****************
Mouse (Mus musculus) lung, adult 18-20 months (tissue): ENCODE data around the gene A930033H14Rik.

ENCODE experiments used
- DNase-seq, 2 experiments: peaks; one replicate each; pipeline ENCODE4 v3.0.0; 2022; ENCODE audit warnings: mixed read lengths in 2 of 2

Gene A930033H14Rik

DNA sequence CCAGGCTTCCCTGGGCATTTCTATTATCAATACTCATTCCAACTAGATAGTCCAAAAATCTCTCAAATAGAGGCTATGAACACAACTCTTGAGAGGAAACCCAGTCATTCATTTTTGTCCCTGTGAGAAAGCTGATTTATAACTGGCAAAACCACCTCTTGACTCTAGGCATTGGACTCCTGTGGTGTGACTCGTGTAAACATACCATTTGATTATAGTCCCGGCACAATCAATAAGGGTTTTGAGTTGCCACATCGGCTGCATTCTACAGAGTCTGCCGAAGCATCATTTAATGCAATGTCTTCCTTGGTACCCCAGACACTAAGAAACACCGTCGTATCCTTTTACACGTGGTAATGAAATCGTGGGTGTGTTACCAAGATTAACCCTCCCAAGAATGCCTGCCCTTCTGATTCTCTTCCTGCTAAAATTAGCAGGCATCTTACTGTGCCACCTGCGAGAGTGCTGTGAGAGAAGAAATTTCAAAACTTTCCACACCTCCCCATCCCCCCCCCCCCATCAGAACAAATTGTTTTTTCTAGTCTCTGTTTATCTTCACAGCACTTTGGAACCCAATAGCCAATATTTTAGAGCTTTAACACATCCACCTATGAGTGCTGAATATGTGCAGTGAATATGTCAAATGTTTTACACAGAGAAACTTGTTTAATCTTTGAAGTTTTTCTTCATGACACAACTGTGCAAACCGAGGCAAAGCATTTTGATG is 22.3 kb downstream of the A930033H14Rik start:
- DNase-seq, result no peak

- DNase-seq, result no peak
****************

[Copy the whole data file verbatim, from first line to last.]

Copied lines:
Mouse (Mus musculus) lung, adult 18-20 months (tissue): ENCODE data around the gene A930033H14Rik.

ENCODE experiments used
- DNase-seq, 2 experiments: peaks; one replicate each; pipeline ENCODE4 v3.0.0; 2022; ENCODE audit warnings: mixed read lengths in 2 of 2

Gene A930033H14Rik

DNA sequence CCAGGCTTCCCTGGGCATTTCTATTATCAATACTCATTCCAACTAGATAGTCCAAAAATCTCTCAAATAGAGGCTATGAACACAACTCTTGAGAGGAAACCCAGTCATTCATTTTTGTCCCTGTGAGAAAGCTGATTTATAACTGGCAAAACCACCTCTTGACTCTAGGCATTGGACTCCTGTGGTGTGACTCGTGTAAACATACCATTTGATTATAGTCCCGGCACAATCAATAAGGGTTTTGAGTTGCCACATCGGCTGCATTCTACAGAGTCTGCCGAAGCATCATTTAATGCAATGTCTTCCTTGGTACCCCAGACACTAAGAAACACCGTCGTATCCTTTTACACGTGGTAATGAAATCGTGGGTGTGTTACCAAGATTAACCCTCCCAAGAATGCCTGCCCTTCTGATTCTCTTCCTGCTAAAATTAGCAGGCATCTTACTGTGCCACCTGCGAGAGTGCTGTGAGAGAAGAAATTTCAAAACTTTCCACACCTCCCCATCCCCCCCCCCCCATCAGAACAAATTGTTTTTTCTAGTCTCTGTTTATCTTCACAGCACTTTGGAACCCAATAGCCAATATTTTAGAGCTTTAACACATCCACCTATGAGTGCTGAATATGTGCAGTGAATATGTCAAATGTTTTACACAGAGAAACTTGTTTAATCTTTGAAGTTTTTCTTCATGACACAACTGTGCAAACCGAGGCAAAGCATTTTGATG is 22.3 kb downstream of the A930033H14Rik start:
- DNase-seq, result no peak

- DNase-seq, result no peak